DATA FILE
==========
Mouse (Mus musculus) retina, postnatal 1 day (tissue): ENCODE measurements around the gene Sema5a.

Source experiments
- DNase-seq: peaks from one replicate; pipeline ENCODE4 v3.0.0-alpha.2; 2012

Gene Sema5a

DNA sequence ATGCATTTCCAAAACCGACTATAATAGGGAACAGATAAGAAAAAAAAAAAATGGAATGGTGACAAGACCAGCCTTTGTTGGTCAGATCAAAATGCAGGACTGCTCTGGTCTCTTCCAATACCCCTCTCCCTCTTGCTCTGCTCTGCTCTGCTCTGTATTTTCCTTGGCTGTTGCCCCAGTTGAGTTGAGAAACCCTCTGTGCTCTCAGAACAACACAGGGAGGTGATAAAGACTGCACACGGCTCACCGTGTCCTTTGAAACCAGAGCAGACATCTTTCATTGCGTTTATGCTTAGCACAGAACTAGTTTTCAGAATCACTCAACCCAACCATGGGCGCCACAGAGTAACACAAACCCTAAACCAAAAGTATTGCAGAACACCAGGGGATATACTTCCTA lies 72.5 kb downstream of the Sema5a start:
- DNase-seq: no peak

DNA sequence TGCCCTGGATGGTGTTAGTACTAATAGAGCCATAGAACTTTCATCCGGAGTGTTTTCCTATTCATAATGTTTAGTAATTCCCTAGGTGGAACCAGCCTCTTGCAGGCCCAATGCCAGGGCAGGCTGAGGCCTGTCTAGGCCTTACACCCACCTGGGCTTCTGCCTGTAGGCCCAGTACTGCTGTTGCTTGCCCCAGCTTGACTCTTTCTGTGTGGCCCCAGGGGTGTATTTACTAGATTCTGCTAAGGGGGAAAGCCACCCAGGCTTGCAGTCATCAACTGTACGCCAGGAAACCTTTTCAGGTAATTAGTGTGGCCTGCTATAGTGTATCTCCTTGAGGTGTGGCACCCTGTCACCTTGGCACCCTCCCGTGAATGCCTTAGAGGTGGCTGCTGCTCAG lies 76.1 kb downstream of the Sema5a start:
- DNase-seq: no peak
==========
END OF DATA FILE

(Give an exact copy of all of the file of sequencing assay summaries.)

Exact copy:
Mouse (Mus musculus) retina, postnatal 1 day (tissue): ENCODE measurements around the gene Sema5a.

Source experiments
- DNase-seq: peaks from one replicate; pipeline ENCODE4 v3.0.0-alpha.2; 2012

Gene Sema5a

DNA sequence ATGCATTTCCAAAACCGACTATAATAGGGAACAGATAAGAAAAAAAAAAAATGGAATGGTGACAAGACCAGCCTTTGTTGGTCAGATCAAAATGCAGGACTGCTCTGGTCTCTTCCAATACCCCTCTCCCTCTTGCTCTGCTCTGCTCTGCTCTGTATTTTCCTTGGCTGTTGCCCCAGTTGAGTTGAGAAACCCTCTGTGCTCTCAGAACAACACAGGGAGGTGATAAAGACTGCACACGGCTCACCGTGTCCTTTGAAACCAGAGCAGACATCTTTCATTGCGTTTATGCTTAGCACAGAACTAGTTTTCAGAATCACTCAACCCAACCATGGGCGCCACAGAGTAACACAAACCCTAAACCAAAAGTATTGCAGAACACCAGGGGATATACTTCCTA lies 72.5 kb downstream of the Sema5a start:
- DNase-seq: no peak

DNA sequence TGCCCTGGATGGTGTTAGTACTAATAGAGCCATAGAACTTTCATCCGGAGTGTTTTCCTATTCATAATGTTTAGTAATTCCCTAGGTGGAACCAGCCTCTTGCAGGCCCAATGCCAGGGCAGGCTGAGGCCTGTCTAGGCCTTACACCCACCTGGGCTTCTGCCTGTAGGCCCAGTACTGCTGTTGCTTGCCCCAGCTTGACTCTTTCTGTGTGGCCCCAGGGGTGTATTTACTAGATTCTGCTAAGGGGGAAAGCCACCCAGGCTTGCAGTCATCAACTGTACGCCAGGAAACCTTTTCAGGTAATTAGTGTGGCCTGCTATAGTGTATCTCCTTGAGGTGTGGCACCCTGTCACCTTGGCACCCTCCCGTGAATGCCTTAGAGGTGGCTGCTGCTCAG lies 76.1 kb downstream of the Sema5a start:
- DNase-seq: no peak